GIZZMO originally started with Joy, Camilio and Sergio, who were experimenting with different genres of music. Alex joined them early on and added electronic and upbeat jazz touches. Together they play indie-dance, funk-pop music. They first played at Fete De La Musique in 2016 at The Grand Factory before landing other gigs and releasing their EP in 2017. Most recently, they’re working on new material that they’ll be playing in a concert they’re planning for all those who miss them and they’re waiting for you to join their eccentric feels!

So…?

So, the next time you’re fed up listening to Ariana Grande, Drake and Haifa Wehbe on the radio; the next time you’re craving something genius and close to heart and home, you know where and who to look for, for some over-the-top tunes!

 

Tala

MAD Community Manager

Art In The Digital Age: Booming or Crashing?

Article Art Digital

How Did It All Start?

Who would have thought that the canvas is one of the oldest mediums of art known to man? The oldest preserved form of expression belongs to cave people, who used to doodle their visions of flesh-eating-lions, their personal belief in God(s) and their concept of family on rocks and in caves that were, thousands of years later, discovered by explorers.

The basic imagery they drew was simple and aimed to portray their understanding of the world around them. After that, more forms of art started to emerge with the discovery of colors and sculpting. At the start of this era, art revolved around the Church and higher class families that wanted to have self or family portraits in their homes. After the Renaissance, artists we know today like Da Vinci and Michelangelo paved their way into the art scene. This was also the period when different forms of art started to emerge including romanticism, realism and impressionism.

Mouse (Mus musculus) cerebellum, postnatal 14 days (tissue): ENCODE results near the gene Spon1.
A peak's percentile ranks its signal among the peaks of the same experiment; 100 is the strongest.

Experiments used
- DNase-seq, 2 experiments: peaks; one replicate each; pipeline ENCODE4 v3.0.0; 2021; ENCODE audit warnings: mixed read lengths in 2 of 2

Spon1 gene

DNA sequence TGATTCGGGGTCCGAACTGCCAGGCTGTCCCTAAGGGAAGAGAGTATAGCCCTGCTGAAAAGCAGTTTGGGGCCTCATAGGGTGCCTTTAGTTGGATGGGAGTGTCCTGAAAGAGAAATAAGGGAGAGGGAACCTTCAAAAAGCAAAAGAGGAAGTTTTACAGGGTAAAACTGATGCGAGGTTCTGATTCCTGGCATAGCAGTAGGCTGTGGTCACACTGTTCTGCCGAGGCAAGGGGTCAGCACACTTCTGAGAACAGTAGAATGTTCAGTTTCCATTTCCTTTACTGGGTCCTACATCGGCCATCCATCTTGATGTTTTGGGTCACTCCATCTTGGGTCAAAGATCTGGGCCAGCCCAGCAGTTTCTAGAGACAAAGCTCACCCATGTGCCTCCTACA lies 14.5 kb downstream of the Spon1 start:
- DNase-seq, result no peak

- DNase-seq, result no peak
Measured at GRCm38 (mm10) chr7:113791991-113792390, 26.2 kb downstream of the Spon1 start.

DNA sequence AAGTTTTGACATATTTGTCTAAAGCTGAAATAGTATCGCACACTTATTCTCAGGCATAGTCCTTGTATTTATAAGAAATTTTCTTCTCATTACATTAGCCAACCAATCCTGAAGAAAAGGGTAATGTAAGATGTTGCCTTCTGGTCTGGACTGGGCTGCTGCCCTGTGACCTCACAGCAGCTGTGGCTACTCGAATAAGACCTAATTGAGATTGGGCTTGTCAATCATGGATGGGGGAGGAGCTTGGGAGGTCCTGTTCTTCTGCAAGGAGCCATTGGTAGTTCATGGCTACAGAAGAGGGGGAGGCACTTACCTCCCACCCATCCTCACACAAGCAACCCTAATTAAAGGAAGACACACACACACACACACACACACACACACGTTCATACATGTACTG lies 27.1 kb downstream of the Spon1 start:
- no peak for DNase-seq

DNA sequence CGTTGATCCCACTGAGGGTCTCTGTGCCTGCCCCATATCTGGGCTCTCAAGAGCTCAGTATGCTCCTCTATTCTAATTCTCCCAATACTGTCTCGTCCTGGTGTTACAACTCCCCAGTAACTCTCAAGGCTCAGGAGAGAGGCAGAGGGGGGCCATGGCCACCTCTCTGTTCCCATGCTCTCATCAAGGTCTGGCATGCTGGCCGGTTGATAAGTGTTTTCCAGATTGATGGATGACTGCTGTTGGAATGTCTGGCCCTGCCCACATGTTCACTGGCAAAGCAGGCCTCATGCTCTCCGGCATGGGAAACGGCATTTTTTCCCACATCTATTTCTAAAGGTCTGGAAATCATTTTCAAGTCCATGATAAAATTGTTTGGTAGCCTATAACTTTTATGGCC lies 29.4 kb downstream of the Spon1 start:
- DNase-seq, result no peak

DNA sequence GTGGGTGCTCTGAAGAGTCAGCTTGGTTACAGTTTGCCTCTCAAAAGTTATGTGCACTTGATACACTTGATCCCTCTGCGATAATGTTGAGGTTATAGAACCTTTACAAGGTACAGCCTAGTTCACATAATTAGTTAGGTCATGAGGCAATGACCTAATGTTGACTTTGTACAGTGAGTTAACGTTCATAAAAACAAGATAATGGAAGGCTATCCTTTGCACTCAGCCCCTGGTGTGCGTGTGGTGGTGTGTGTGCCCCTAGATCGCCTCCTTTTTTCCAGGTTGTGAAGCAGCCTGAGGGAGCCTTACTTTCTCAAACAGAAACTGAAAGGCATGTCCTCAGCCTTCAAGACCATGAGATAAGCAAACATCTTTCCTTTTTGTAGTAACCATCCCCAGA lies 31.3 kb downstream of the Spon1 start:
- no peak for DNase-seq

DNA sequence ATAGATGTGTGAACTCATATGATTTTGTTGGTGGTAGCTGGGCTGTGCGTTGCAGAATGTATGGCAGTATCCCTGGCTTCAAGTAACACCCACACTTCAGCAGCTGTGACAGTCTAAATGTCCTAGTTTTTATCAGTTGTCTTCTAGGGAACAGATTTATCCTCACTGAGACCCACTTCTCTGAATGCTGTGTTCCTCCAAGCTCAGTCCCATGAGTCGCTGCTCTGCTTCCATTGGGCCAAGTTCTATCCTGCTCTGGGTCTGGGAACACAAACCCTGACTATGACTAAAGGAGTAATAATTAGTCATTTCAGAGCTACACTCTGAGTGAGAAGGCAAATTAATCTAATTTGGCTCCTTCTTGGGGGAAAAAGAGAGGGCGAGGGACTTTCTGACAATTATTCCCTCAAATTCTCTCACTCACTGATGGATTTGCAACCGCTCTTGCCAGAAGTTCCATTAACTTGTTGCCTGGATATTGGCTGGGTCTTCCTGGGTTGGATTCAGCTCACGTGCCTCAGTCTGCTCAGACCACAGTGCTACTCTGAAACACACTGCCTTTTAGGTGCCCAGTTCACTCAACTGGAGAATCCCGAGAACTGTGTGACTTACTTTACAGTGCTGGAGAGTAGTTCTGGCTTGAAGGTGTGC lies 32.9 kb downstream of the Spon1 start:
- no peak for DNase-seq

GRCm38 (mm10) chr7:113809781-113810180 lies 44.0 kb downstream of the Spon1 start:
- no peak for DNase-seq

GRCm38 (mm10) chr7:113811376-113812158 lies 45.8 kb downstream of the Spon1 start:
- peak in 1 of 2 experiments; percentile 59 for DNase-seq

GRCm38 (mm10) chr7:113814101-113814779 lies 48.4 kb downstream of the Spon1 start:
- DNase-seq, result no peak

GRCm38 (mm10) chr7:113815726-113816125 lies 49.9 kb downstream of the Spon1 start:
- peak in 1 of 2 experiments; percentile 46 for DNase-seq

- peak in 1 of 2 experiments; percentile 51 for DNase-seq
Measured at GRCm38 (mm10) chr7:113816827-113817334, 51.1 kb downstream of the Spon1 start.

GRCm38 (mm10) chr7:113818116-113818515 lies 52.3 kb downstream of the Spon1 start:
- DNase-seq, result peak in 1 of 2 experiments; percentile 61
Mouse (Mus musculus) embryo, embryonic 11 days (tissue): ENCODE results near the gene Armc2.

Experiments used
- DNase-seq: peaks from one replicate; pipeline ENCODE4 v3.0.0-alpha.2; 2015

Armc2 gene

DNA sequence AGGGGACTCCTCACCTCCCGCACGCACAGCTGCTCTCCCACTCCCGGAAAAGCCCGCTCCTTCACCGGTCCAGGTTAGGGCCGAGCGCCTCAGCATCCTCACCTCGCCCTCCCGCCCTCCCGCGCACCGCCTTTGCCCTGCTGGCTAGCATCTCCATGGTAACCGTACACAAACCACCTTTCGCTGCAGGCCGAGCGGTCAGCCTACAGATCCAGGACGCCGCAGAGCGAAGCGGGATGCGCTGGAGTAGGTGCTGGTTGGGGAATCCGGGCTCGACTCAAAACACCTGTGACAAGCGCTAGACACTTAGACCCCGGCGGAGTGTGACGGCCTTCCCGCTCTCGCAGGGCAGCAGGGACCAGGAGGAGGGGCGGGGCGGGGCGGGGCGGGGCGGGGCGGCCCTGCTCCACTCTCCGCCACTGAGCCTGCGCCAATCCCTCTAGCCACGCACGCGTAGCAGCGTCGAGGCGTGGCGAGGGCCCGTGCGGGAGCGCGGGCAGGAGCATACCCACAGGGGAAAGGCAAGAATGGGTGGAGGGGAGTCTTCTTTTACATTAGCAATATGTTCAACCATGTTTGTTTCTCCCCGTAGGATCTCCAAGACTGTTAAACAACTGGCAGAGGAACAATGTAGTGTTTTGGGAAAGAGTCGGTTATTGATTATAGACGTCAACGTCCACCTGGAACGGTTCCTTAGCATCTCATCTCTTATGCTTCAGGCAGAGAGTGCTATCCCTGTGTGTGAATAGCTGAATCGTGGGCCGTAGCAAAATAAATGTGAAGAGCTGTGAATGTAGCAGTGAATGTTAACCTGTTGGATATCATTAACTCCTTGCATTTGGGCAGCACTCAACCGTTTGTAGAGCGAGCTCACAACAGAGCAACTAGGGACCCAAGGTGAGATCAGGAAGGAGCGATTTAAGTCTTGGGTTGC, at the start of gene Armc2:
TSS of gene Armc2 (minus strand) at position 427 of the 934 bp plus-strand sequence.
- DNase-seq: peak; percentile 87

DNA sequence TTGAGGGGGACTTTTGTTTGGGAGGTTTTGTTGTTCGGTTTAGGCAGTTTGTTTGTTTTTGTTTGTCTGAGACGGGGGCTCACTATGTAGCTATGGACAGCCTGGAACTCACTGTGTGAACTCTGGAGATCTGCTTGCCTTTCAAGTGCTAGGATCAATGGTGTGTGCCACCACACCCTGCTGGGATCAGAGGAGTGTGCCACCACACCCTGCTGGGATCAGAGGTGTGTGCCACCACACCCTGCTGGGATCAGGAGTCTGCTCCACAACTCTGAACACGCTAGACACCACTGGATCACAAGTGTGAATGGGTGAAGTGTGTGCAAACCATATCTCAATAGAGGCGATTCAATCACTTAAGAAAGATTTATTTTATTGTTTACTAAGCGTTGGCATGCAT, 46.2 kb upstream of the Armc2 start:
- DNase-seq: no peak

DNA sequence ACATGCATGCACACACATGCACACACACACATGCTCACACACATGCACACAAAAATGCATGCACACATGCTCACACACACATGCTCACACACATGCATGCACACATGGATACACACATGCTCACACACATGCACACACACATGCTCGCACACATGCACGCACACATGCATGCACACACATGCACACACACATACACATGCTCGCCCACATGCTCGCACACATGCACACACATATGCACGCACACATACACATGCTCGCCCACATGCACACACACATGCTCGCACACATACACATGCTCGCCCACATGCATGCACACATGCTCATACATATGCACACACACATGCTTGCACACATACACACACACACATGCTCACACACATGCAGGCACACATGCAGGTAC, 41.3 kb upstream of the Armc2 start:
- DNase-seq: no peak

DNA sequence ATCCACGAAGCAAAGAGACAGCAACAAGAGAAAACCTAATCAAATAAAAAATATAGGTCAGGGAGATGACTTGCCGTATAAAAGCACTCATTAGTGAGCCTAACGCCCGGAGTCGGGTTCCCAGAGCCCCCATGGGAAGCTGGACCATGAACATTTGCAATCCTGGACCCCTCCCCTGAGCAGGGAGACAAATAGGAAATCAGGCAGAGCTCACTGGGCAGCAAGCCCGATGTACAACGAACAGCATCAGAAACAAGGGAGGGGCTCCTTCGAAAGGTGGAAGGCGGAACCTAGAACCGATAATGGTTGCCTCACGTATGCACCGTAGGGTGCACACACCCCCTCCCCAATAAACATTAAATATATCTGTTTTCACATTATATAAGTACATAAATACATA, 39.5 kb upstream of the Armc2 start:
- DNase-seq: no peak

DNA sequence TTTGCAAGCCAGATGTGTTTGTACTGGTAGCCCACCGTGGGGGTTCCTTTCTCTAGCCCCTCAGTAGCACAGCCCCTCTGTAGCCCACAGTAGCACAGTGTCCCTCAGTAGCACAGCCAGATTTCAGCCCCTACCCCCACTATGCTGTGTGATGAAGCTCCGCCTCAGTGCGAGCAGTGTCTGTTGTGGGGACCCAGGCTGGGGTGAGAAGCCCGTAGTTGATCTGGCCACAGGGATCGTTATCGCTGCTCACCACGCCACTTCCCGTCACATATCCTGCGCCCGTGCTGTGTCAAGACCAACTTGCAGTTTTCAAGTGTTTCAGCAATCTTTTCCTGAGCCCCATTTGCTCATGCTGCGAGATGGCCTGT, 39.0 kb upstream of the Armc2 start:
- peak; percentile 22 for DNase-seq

And Then Came Modern and Contemporary Art!

The 1800s and the 1900s gave us what we know as modern art with movements such as expressionism and symbolism. As of the 1970’s, we’re now witnessing the era of contemporary art, which is no less confusing, sophisticated or beautiful than any other movement of art known to us. If we were to delve into the history of art right now, you’d end up reading a 15-page thesis analyzing ancient art all the way to contemporary art.

What Happened After the Renaissance?

After the Renaissance, art became desired by many but only few had access to collectable pieces. Despite that, this was the start of the spread of the visual culture; and this is where the digital age comes in play as today. This prompts the question: has the digital age benefited or harmed art?

Today’s Digital Age and Art
Today, it has become easy for artists to upload or digitize their work to gain more exposure; they can even sell their work online. Not only, but more and more digital museums are popping up and more art is being produced digitally. Digital art has expanded and has become just as desirable as traditional forms of art like sculptures, graffiti and classical paintings. On the other hand, many seem to believe that the computer does not do justice in art as it cannot mimic the strokes of a brush; it cannot produce a masterpiece that will make a spectator weep because of its sheer beauty and genuinity. As well, art cannot always be protected online nor can it be as authentic.

…And You?